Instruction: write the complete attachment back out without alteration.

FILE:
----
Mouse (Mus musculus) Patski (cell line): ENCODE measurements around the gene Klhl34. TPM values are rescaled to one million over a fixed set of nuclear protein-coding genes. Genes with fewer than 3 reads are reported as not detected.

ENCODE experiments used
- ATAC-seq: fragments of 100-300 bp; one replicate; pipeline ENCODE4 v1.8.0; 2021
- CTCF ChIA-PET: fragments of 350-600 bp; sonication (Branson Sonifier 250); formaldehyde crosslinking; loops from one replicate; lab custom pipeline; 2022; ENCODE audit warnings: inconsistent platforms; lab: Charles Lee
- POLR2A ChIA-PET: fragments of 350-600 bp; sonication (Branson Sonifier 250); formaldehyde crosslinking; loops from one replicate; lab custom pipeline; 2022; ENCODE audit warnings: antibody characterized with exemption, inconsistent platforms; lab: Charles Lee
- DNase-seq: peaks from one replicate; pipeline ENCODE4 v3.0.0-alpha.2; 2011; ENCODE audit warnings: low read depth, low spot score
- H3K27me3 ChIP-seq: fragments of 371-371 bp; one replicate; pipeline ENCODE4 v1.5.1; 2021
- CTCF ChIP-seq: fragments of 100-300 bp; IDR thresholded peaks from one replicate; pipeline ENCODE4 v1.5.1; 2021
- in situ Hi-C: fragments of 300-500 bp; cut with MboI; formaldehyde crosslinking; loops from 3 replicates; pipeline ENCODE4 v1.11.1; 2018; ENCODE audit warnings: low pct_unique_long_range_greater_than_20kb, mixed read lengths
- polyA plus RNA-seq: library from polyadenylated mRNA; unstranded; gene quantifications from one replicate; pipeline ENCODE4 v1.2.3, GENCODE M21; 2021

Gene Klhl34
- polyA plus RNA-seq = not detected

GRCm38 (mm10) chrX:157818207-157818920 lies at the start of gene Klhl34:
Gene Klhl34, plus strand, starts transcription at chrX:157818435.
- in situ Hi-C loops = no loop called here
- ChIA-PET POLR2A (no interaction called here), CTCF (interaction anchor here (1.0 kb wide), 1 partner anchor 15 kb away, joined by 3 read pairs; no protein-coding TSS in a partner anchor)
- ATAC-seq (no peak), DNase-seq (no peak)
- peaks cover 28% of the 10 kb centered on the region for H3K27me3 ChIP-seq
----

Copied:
Mouse (Mus musculus) Patski (cell line): ENCODE measurements around the gene Klhl34. TPM values are rescaled to one million over a fixed set of nuclear protein-coding genes. Genes with fewer than 3 reads are reported as not detected.

ENCODE experiments used
- ATAC-seq: fragments of 100-300 bp; one replicate; pipeline ENCODE4 v1.8.0; 2021
- CTCF ChIA-PET: fragments of 350-600 bp; sonication (Branson Sonifier 250); formaldehyde crosslinking; loops from one replicate; lab custom pipeline; 2022; ENCODE audit warnings: inconsistent platforms; lab: Charles Lee
- POLR2A ChIA-PET: fragments of 350-600 bp; sonication (Branson Sonifier 250); formaldehyde crosslinking; loops from one replicate; lab custom pipeline; 2022; ENCODE audit warnings: antibody characterized with exemption, inconsistent platforms; lab: Charles Lee
- DNase-seq: peaks from one replicate; pipeline ENCODE4 v3.0.0-alpha.2; 2011; ENCODE audit warnings: low read depth, low spot score
- H3K27me3 ChIP-seq: fragments of 371-371 bp; one replicate; pipeline ENCODE4 v1.5.1; 2021
- CTCF ChIP-seq: fragments of 100-300 bp; IDR thresholded peaks from one replicate; pipeline ENCODE4 v1.5.1; 2021
- in situ Hi-C: fragments of 300-500 bp; cut with MboI; formaldehyde crosslinking; loops from 3 replicates; pipeline ENCODE4 v1.11.1; 2018; ENCODE audit warnings: low pct_unique_long_range_greater_than_20kb, mixed read lengths
- polyA plus RNA-seq: library from polyadenylated mRNA; unstranded; gene quantifications from one replicate; pipeline ENCODE4 v1.2.3, GENCODE M21; 2021

Gene Klhl34
- polyA plus RNA-seq = not detected

GRCm38 (mm10) chrX:157818207-157818920 lies at the start of gene Klhl34:
Gene Klhl34, plus strand, starts transcription at chrX:157818435.
- in situ Hi-C loops = no loop called here
- ChIA-PET POLR2A (no interaction called here), CTCF (interaction anchor here (1.0 kb wide), 1 partner anchor 15 kb away, joined by 3 read pairs; no protein-coding TSS in a partner anchor)
- ATAC-seq (no peak), DNase-seq (no peak)
- peaks cover 28% of the 10 kb centered on the region for H3K27me3 ChIP-seq